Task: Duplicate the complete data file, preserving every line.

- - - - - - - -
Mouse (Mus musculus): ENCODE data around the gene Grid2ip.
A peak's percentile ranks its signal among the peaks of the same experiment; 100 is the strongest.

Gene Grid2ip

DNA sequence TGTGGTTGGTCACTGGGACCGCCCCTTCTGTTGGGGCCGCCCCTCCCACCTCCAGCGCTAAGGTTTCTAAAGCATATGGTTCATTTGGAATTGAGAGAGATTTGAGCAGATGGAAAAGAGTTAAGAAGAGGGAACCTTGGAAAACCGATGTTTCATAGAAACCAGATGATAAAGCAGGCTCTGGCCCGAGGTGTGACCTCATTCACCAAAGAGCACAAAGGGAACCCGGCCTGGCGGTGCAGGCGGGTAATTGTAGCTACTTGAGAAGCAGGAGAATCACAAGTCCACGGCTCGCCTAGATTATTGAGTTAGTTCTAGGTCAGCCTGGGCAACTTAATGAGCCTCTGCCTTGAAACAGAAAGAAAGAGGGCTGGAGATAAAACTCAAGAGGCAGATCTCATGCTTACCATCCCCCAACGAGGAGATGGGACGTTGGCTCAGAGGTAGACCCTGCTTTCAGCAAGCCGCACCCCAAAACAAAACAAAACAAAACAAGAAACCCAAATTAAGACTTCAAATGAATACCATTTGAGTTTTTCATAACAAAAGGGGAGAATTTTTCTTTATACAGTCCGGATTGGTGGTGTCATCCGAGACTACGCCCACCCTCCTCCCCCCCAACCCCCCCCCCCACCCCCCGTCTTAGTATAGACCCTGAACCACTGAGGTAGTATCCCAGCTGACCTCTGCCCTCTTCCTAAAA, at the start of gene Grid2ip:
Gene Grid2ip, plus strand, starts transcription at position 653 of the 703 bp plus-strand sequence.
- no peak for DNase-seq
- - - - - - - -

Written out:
Mouse (Mus musculus): ENCODE data around the gene Grid2ip.
A peak's percentile ranks its signal among the peaks of the same experiment; 100 is the strongest.

Gene Grid2ip

DNA sequence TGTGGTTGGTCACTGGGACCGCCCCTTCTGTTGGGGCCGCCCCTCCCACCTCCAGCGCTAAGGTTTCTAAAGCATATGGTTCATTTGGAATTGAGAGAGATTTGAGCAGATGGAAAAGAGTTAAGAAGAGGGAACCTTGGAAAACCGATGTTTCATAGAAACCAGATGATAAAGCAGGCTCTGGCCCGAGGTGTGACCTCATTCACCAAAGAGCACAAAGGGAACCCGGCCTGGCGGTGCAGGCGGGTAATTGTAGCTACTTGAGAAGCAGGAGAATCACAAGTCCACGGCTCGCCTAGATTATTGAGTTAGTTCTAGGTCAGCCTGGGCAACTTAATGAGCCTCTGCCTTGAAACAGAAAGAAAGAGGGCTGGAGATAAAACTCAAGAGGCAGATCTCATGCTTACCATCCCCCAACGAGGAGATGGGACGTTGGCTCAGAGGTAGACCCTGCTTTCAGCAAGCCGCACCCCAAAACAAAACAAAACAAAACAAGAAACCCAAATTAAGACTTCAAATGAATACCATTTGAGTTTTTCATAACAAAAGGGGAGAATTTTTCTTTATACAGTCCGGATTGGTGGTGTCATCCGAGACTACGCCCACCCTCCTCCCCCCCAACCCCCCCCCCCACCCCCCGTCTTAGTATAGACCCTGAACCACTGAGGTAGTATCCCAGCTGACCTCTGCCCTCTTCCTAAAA, at the start of gene Grid2ip:
Gene Grid2ip, plus strand, starts transcription at position 653 of the 703 bp plus-strand sequence.
- no peak for DNase-seq